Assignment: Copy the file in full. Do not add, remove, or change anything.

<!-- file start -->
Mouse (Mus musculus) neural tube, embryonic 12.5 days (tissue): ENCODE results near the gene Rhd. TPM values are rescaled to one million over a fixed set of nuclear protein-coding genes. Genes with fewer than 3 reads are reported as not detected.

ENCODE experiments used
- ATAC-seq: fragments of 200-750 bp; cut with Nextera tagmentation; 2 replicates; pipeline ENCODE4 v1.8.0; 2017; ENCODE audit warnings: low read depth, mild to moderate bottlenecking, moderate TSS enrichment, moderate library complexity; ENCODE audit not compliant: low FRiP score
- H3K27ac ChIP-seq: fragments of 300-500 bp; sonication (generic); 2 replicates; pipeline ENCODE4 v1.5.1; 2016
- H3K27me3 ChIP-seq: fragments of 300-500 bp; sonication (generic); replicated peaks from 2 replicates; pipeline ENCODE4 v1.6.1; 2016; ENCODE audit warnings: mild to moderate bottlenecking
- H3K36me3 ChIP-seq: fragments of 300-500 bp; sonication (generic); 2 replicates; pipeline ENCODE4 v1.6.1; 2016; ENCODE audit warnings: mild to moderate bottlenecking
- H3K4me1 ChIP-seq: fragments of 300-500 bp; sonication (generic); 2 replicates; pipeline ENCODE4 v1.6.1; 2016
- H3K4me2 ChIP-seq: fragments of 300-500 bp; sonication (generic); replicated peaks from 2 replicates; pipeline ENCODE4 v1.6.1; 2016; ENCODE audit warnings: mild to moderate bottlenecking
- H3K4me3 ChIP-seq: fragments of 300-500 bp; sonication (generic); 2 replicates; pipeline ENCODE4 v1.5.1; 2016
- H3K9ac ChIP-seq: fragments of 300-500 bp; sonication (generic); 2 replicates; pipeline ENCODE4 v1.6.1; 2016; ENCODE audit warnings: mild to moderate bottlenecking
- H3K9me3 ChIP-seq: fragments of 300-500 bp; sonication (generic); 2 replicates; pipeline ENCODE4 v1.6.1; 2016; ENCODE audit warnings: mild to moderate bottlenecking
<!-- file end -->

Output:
Mouse (Mus musculus) neural tube, embryonic 12.5 days (tissue): ENCODE results near the gene Rhd. TPM values are rescaled to one million over a fixed set of nuclear protein-coding genes. Genes with fewer than 3 reads are reported as not detected.

ENCODE experiments used
- ATAC-seq: fragments of 200-750 bp; cut with Nextera tagmentation; 2 replicates; pipeline ENCODE4 v1.8.0; 2017; ENCODE audit warnings: low read depth, mild to moderate bottlenecking, moderate TSS enrichment, moderate library complexity; ENCODE audit not compliant: low FRiP score
- H3K27ac ChIP-seq: fragments of 300-500 bp; sonication (generic); 2 replicates; pipeline ENCODE4 v1.5.1; 2016
- H3K27me3 ChIP-seq: fragments of 300-500 bp; sonication (generic); replicated peaks from 2 replicates; pipeline ENCODE4 v1.6.1; 2016; ENCODE audit warnings: mild to moderate bottlenecking
- H3K36me3 ChIP-seq: fragments of 300-500 bp; sonication (generic); 2 replicates; pipeline ENCODE4 v1.6.1; 2016; ENCODE audit warnings: mild to moderate bottlenecking
- H3K4me1 ChIP-seq: fragments of 300-500 bp; sonication (generic); 2 replicates; pipeline ENCODE4 v1.6.1; 2016
- H3K4me2 ChIP-seq: fragments of 300-500 bp; sonication (generic); replicated peaks from 2 replicates; pipeline ENCODE4 v1.6.1; 2016; ENCODE audit warnings: mild to moderate bottlenecking
- H3K4me3 ChIP-seq: fragments of 300-500 bp; sonication (generic); 2 replicates; pipeline ENCODE4 v1.5.1; 2016
- H3K9ac ChIP-seq: fragments of 300-500 bp; sonication (generic); 2 replicates; pipeline ENCODE4 v1.6.1; 2016; ENCODE audit warnings: mild to moderate bottlenecking
- H3K9me3 ChIP-seq: fragments of 300-500 bp; sonication (generic); 2 replicates; pipeline ENCODE4 v1.6.1; 2016; ENCODE audit warnings: mild to moderate bottlenecking